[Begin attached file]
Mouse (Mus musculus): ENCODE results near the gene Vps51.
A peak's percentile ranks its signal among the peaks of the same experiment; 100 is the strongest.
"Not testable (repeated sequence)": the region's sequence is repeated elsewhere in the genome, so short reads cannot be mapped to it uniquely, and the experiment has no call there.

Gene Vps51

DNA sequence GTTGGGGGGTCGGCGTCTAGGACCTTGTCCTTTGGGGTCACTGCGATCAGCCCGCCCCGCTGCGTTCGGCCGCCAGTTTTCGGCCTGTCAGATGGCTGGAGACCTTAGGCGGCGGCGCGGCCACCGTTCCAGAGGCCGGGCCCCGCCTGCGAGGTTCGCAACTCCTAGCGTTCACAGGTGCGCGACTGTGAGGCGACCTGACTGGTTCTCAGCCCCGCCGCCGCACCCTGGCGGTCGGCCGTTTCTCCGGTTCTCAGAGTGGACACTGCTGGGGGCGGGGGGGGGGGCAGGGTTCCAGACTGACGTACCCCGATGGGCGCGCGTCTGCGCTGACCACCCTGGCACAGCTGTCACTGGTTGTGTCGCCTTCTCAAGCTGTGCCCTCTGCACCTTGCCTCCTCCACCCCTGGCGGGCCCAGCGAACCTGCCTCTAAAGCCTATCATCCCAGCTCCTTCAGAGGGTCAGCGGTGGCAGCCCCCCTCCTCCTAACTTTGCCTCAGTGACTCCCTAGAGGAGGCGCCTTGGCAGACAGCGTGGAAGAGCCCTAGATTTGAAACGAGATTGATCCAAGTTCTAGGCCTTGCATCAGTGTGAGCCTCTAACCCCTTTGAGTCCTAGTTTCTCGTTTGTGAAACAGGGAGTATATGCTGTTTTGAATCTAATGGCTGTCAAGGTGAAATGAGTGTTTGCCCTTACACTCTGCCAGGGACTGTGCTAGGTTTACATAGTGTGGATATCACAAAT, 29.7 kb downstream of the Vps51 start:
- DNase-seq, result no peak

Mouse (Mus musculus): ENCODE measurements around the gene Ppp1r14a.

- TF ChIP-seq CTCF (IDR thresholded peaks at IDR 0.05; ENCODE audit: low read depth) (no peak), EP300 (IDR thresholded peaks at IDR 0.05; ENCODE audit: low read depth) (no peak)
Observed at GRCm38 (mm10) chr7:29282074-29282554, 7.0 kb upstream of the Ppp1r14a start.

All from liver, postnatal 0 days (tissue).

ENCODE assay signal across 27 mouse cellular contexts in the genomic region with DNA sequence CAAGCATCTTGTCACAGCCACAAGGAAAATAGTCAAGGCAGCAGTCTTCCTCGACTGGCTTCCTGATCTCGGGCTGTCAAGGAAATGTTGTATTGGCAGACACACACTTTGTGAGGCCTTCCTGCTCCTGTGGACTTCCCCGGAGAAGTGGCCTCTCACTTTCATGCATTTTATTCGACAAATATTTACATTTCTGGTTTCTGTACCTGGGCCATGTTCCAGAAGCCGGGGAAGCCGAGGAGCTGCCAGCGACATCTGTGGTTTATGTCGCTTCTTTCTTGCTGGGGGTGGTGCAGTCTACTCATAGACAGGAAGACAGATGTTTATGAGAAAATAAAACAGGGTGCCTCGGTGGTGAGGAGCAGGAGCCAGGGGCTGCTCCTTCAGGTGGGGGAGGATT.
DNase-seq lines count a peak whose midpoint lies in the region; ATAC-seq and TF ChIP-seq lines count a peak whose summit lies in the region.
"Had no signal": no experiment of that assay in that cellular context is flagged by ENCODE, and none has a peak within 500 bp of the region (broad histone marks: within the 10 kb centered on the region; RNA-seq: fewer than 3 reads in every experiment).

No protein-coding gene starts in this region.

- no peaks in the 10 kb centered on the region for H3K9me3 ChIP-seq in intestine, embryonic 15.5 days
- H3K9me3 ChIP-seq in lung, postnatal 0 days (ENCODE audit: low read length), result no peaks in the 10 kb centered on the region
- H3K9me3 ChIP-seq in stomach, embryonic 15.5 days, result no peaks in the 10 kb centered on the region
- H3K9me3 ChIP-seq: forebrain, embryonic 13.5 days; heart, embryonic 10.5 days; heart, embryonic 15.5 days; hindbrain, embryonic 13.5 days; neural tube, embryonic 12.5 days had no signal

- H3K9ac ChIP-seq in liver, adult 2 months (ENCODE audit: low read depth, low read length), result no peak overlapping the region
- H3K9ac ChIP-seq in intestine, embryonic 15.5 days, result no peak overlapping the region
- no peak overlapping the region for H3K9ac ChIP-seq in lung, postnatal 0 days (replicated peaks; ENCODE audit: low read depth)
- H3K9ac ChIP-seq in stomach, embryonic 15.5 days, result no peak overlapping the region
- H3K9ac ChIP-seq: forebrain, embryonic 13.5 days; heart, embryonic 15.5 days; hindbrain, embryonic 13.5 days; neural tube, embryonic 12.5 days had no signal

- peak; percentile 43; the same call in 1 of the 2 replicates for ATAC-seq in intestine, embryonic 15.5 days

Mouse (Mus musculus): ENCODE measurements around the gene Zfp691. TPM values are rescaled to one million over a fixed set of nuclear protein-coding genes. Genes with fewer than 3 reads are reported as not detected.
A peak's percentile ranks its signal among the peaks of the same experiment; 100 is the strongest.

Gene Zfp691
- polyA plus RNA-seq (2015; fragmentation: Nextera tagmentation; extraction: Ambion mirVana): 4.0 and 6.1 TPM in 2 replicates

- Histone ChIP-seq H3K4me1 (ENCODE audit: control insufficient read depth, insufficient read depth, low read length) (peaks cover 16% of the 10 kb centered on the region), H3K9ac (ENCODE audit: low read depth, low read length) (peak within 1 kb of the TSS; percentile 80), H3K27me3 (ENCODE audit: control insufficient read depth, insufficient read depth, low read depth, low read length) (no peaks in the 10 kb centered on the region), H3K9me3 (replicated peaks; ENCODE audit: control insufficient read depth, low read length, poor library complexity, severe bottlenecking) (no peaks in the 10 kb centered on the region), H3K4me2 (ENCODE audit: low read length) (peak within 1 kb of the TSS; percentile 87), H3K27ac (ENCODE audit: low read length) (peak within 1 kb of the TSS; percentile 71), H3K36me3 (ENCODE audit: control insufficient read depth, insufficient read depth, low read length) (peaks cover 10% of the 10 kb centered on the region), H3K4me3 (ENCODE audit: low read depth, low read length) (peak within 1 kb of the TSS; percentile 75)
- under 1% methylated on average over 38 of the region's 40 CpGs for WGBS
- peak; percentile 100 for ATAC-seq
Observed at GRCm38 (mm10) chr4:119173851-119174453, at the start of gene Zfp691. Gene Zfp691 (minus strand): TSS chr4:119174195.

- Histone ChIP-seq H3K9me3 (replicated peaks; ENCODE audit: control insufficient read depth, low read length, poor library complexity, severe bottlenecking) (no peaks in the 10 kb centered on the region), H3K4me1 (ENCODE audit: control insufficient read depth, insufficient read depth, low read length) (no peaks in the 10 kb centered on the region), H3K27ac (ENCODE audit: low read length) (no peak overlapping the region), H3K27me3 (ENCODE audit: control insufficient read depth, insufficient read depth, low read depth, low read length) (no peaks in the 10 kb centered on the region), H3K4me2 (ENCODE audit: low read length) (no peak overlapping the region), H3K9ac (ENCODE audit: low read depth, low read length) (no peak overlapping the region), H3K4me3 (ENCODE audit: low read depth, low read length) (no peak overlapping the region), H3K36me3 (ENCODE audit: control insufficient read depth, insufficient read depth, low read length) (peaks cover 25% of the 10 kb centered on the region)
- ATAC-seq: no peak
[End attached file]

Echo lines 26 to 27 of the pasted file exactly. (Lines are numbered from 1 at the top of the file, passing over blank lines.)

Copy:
A peak's percentile ranks its signal among the peaks of the same experiment; 100 is the strongest.

Gene Zfp691